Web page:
Here is what my billboard will look like.
I found a few nice examples of images that fit in that space, and I also found one that sort of fit, but not quite.
That's a great sign, with a great slogan, but when I copied it into my billboard, it left a little too much white space on either side. (There's some white space on the billboard above, too, but somehow, it looked wrong to me on my ground-level billboard.)
Now the lazy way to fix this problem is to simply distort the image from side to side... which I never do. When you do that, it makes faces look too wide, it ruins the typography, and it's just the wrong thing to do.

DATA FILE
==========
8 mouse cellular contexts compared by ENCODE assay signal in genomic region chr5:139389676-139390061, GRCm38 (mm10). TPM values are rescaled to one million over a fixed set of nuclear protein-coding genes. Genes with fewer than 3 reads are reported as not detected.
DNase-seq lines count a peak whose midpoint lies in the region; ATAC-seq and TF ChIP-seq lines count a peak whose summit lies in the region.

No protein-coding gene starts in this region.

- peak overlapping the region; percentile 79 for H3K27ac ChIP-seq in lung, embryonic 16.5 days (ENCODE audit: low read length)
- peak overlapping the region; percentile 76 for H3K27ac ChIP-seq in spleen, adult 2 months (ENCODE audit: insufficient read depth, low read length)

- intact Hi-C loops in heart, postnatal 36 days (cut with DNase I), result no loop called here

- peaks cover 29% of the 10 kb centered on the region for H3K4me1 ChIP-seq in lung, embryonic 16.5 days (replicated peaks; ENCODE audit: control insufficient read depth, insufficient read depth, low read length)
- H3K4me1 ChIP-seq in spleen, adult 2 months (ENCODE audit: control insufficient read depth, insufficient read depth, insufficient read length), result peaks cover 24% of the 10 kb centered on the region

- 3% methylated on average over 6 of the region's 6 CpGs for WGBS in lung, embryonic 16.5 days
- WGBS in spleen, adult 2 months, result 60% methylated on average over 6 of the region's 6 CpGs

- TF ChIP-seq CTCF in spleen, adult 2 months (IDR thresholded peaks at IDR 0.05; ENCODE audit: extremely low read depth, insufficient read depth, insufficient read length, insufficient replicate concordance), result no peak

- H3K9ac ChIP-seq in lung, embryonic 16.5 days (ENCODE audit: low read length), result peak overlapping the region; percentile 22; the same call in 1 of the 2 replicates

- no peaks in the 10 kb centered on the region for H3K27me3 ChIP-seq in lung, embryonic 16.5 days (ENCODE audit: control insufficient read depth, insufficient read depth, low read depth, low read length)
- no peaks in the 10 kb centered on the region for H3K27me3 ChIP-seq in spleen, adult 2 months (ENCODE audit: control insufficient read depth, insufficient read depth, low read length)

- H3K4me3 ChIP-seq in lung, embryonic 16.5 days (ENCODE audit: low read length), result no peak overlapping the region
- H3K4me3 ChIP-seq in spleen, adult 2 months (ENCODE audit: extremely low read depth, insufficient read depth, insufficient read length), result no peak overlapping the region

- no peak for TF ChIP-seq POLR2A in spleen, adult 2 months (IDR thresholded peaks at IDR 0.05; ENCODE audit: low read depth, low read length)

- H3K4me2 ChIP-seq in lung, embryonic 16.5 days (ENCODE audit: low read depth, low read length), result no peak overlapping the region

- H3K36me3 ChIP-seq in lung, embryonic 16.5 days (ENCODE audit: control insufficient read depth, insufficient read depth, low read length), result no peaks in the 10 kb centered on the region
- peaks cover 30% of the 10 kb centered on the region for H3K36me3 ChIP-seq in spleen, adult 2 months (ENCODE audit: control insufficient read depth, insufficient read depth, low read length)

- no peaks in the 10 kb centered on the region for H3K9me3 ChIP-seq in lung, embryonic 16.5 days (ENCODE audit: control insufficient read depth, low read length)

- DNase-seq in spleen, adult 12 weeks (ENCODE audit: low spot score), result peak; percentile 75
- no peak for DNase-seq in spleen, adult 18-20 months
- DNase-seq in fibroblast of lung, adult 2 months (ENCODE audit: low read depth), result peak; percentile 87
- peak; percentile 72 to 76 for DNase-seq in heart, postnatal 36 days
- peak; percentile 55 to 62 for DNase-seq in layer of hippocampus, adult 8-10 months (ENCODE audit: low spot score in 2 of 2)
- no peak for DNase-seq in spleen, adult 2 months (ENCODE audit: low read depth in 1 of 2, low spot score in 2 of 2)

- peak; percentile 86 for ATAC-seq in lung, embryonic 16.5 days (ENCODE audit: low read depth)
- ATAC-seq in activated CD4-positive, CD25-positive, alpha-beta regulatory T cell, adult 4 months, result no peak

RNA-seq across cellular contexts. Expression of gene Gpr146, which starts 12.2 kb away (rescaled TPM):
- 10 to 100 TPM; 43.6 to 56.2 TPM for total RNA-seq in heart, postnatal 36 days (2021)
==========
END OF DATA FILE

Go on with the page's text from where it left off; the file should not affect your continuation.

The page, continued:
What I did was: I cut all the elements out and made new layers of them. Then I made a pale yellow backdrop of the correct dimensions, and I moved and resized all the elements to fit in the new space.
Now, I'm not going to name and shame the HO scale sign manufacturer who doesn't do this (I suppose any reasonably clever reader could Google around and figure out who it is) but here's an example of how NOT to do it.
Take your existing circus poster...
And then squash it down to fit your billboard.
Just look what happens. All the lettering is fat and squished, and the gorilla looks too squat. Why anyone would think this looks authentically vintage is beyond me -- it's so obviously distorted by a modern graphics program. And the company selling these says they're for circus savvy customers.
The moral to all this is: resize, don't distort!